It’s the same place as a century ago. With the intense blue sea and calm of the Atlantic Ocean that surrounds it. A long strip of more than 8 kilometres of cement and concrete, with the lack of maintenance, falling apart in several sections.
It’s the Malecón. Meeting point of Habaneros. Of students who skip class and go swimming in dangerous and polluted waters. Of young people who can talk and listen to music freely. Territory of lovers. Rest-stop of Bohemians, drunks and nighthawks.
Wailing wall of strict syndicalists and party militants who at night, in the absence of recreational options, sit with their wives to speak of the children who fled 90 nautical miles away so as not to be like their parents.
Built in the early 20th century, the Malecón is the soul of Havana. The city has other symbols. El Morro y La Cabaña. The Giraldilla and the ceiba of the Temple. The Capitol and Paseo del Prado. The Cathedral and the cobbled streets of the colonial era. The Floridita and the Bodeguita del Medio. The stadium of Cerro and the Industriales team. El Vedado and its wide avenues and parks.
Havana, its people and its neighborhoods awake regret in millions of exiles. But the Malecón is the main thief of nostalgia for those who no longer live in the capital of all Cubans. So strong is this sentiment than an interview by Armando López with the actress Susana Pérez is entitled “The world starts on the wall of the Malecón”.
It has always been a wide walkway. With its own 24-hour life. In the morning and at night, in certain places, fishing rods and reels pretend to be able to catch a fish for dinner or to sell it at a good price.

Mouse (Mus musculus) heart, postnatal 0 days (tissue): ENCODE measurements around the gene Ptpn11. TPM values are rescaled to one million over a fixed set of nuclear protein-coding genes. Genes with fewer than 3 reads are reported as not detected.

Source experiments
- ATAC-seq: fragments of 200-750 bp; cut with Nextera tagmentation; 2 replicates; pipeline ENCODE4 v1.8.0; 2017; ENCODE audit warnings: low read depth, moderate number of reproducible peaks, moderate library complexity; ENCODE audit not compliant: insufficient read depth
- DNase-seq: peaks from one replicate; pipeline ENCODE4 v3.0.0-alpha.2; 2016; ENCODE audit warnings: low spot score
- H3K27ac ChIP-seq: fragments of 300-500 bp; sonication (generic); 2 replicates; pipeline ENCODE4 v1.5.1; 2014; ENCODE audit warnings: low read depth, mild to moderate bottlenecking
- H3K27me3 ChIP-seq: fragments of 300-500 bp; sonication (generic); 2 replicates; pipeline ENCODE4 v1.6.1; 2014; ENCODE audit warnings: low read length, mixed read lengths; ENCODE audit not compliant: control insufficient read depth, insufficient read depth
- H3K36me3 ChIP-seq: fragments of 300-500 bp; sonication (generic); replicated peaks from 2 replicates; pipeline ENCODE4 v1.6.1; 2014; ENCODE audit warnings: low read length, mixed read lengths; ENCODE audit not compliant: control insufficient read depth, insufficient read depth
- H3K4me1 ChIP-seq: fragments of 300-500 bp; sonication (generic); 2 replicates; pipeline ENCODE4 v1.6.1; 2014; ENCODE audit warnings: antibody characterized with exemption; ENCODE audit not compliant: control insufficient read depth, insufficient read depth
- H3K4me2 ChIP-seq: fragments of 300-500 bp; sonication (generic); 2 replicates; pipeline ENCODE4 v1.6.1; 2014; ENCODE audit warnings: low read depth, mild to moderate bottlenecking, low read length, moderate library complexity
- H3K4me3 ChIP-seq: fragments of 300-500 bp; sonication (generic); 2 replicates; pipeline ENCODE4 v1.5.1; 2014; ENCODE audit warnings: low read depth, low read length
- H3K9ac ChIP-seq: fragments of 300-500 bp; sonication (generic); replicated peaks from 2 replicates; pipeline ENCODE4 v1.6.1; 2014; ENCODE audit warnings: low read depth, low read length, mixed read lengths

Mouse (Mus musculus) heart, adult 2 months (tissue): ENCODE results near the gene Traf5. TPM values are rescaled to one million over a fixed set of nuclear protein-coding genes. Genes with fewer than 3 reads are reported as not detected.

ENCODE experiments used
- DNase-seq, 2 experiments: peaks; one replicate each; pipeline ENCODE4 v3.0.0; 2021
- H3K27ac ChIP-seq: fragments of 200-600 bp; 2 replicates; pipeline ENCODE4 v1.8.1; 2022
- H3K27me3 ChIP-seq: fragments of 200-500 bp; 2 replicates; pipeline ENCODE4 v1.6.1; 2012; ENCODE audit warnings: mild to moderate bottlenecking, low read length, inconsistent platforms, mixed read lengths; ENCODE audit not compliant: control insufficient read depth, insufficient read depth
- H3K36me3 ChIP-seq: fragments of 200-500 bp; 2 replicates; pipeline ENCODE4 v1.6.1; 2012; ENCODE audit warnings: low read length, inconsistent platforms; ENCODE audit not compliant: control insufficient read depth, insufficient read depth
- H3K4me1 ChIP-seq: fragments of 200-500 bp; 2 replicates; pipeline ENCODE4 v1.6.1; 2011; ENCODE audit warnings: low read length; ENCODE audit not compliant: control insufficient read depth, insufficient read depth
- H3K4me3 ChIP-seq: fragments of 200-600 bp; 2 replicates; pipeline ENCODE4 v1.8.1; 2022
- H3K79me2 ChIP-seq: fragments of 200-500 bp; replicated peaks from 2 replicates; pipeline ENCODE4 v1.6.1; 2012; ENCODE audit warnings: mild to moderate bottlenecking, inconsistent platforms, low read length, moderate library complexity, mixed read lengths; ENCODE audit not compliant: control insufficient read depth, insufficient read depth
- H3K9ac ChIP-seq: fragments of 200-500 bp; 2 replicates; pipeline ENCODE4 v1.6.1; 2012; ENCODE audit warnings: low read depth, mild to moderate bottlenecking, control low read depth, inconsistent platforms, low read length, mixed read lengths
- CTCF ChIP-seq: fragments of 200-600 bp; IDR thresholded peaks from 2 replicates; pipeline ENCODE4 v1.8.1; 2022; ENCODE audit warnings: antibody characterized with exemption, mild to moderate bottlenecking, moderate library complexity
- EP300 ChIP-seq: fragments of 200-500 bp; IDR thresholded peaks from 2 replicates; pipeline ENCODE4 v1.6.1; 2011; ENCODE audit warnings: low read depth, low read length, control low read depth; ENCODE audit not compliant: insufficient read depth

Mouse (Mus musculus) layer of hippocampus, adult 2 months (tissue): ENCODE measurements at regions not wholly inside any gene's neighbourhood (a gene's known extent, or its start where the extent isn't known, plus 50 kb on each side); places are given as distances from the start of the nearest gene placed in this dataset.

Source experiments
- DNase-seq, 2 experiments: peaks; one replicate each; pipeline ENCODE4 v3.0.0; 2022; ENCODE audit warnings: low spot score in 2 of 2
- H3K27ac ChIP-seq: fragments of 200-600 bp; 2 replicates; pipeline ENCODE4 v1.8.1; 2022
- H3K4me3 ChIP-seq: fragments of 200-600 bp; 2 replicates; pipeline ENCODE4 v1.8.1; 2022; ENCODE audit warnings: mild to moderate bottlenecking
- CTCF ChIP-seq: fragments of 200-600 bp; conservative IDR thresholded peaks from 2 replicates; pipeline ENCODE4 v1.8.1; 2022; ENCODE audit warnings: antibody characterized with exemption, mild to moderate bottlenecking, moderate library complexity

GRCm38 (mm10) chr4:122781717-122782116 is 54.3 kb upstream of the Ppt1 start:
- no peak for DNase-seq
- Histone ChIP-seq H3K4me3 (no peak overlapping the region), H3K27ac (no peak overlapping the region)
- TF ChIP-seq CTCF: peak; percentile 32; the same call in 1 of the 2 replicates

It’s difficult. But the skilled fishermen, illegally, on rafts made from obsolete Russian truck tyres, row in the dark sea, and with hammocks and nets return with a string of edible fish. The amateurs will kill time and talk nonsense with their fishing colleagues.
There are other types of fishing. Exhausted hookers, in the early morning, sit on its wall as workers sleep, kick off their high heels and rub their feet after walking miles without ‘fishing’ a tourist with dollars or euros.
The length and width of the Malecón you can find sellers of melca, psychotropics and marijuana. Prostitutes with minuscule clothing try to stop cars rented by foreigners.
At any time you can see a troop of sellers, who evade the stringent budget instituted by the Government, dedicated to selling peanuts, pop corn and homemade candies for 5 cents. Or chicharrones of pork, hot tamales and bags of fried bonito at 25 cents.
To the disgust of those who used to take fresh air with children and families, certain areas have been occupied by transvestites, lesbians and fags. They are the “experts”, as they call themselves.
The police patrols with their new Chinese-made Gely cars usually look at them with contained repugnance, but they leave them alone. The order not to upset them comes from the very top. Mariela Castro, daughter of the number one, has said enough to the suppression of gays. And those, in Cuba, are big words.
Translated by: Araby
March 15 2011